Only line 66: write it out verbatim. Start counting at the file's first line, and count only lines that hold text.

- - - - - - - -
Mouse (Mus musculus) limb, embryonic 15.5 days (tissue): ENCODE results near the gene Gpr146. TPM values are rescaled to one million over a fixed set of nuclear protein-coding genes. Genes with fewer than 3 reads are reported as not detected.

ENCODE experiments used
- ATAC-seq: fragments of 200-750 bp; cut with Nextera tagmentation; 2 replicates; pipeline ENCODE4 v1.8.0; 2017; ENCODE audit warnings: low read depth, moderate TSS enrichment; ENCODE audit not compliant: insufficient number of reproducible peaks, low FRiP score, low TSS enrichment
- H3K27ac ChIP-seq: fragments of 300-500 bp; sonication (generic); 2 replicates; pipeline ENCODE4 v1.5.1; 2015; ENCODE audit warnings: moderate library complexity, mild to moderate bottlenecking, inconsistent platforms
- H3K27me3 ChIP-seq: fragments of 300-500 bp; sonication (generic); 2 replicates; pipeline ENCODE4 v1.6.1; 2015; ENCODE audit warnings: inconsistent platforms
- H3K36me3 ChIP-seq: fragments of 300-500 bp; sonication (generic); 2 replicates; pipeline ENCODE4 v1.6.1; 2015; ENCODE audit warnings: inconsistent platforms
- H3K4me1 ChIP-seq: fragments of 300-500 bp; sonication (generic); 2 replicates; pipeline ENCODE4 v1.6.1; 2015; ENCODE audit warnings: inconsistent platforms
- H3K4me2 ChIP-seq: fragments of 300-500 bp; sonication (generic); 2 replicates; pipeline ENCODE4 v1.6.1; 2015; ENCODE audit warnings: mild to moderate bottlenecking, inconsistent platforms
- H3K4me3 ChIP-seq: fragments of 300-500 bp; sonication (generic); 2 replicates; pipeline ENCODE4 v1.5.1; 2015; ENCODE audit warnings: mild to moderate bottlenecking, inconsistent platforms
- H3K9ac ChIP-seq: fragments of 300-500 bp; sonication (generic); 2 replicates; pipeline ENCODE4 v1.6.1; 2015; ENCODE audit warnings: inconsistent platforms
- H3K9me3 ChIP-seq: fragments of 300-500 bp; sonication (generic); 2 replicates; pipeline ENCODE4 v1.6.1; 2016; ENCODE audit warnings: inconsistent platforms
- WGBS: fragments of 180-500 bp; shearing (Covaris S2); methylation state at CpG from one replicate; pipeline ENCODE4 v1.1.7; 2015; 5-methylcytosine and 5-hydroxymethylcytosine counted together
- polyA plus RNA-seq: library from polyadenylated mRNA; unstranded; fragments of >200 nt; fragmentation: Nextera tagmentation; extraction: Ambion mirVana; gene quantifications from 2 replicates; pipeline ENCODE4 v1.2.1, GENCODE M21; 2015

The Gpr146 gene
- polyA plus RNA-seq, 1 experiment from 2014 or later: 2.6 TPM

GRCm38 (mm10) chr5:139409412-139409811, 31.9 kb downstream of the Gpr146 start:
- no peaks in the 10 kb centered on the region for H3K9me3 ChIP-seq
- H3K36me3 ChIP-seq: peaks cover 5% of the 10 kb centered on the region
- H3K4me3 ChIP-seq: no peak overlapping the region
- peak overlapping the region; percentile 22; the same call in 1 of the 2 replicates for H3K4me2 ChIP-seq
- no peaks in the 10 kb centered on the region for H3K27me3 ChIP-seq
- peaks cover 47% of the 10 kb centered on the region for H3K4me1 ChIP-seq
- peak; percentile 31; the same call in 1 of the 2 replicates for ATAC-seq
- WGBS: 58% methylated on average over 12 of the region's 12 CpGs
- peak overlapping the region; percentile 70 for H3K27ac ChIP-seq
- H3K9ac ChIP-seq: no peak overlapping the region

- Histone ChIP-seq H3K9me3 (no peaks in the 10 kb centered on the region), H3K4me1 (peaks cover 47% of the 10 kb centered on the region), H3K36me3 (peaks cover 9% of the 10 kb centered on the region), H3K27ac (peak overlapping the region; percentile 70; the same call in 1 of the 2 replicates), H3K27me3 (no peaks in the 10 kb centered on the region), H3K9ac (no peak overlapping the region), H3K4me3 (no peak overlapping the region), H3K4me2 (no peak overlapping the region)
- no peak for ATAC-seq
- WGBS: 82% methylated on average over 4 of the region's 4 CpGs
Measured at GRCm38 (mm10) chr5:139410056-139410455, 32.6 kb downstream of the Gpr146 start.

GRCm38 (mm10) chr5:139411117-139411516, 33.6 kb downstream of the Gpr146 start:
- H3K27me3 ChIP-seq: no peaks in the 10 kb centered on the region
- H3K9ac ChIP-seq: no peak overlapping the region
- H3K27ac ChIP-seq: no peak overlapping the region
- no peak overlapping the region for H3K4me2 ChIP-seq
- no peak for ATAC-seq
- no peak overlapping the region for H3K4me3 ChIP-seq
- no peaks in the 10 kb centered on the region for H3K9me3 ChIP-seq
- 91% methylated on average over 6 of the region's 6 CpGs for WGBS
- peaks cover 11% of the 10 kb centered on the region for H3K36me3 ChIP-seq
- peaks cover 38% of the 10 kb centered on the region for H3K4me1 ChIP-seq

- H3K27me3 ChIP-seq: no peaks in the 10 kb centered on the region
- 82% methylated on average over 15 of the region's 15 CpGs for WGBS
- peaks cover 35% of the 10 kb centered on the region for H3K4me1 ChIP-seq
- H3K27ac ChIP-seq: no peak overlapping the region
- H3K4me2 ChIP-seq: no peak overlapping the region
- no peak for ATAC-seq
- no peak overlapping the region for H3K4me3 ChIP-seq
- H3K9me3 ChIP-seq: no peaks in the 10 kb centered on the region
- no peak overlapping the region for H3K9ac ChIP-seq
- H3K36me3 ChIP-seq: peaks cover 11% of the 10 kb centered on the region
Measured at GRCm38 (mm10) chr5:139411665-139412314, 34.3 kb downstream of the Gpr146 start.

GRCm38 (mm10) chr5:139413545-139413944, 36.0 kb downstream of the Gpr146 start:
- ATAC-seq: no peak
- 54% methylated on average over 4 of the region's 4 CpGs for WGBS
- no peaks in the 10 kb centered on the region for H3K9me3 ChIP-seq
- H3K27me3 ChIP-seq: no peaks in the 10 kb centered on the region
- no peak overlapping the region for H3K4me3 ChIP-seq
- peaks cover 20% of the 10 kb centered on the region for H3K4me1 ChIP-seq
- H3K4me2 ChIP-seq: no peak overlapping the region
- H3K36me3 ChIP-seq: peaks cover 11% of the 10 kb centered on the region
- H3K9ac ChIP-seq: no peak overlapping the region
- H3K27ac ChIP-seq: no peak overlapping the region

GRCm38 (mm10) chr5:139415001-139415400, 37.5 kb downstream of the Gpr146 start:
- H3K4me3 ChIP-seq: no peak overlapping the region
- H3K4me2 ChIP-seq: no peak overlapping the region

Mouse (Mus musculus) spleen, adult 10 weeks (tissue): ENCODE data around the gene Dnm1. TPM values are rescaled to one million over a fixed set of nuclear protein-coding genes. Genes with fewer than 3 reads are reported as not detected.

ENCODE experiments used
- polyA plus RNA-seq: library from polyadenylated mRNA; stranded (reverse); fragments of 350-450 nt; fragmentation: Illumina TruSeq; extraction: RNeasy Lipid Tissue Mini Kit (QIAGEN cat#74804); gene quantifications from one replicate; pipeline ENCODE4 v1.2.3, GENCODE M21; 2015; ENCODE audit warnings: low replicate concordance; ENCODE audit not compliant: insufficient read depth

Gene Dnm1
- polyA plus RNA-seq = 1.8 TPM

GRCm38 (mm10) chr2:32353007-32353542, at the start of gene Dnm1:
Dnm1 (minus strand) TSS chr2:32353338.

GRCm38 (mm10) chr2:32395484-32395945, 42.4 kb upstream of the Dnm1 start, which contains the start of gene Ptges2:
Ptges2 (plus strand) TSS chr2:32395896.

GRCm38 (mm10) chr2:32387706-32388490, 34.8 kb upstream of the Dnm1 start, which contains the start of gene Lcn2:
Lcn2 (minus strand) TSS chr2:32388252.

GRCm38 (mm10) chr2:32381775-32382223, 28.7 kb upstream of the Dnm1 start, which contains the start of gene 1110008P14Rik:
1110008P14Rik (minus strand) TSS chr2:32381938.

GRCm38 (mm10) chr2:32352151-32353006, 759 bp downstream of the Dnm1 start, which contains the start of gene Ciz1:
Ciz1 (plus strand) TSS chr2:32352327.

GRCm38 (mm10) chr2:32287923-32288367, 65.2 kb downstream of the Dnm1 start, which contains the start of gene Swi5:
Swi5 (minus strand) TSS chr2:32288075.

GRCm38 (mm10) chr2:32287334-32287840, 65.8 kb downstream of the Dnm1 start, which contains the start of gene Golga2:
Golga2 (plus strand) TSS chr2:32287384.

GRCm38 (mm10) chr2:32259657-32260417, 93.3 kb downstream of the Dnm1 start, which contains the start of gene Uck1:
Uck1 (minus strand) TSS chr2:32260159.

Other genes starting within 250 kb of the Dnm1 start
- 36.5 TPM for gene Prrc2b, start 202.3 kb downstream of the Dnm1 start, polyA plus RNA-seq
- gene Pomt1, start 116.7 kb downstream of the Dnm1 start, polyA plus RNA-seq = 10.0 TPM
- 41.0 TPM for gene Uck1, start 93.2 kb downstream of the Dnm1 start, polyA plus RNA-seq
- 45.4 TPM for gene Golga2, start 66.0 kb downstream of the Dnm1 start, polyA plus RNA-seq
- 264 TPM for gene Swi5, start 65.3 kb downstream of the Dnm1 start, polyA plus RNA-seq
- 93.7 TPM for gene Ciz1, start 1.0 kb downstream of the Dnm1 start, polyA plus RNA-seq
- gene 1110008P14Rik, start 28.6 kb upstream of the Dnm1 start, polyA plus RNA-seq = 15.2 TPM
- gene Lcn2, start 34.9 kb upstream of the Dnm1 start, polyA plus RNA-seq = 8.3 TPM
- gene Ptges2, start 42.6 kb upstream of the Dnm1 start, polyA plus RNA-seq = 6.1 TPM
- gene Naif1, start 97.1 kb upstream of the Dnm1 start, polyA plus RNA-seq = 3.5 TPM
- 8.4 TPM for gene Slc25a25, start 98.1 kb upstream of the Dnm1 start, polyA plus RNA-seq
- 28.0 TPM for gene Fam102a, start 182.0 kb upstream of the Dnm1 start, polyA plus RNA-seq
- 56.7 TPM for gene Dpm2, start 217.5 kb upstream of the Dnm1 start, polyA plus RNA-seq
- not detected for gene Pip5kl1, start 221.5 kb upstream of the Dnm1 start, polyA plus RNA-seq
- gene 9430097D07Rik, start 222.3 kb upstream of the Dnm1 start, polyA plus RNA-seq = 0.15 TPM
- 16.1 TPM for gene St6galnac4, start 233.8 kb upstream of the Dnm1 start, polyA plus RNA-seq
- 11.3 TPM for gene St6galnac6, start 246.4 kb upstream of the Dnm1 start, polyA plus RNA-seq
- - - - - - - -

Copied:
- H3K4me2 ChIP-seq: no peak overlapping the region